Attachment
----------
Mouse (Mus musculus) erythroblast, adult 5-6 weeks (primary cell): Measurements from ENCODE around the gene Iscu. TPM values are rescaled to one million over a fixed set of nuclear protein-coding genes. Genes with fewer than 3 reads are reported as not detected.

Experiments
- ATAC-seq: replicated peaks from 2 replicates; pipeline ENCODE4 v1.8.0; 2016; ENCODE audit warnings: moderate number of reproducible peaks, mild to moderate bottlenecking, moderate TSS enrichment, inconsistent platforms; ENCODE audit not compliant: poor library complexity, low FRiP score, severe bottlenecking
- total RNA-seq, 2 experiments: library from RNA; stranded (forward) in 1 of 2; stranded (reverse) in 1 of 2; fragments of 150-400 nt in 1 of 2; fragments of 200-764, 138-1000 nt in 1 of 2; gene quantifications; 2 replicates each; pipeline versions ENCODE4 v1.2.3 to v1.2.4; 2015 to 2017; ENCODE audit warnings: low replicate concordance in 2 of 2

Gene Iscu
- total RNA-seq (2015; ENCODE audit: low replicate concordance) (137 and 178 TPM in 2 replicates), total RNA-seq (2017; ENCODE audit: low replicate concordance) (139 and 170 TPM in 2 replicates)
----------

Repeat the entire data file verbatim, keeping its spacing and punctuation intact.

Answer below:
Mouse (Mus musculus) erythroblast, adult 5-6 weeks (primary cell): Measurements from ENCODE around the gene Iscu. TPM values are rescaled to one million over a fixed set of nuclear protein-coding genes. Genes with fewer than 3 reads are reported as not detected.

Experiments
- ATAC-seq: replicated peaks from 2 replicates; pipeline ENCODE4 v1.8.0; 2016; ENCODE audit warnings: moderate number of reproducible peaks, mild to moderate bottlenecking, moderate TSS enrichment, inconsistent platforms; ENCODE audit not compliant: poor library complexity, low FRiP score, severe bottlenecking
- total RNA-seq, 2 experiments: library from RNA; stranded (forward) in 1 of 2; stranded (reverse) in 1 of 2; fragments of 150-400 nt in 1 of 2; fragments of 200-764, 138-1000 nt in 1 of 2; gene quantifications; 2 replicates each; pipeline versions ENCODE4 v1.2.3 to v1.2.4; 2015 to 2017; ENCODE audit warnings: low replicate concordance in 2 of 2

Gene Iscu
- total RNA-seq (2015; ENCODE audit: low replicate concordance) (137 and 178 TPM in 2 replicates), total RNA-seq (2017; ENCODE audit: low replicate concordance) (139 and 170 TPM in 2 replicates)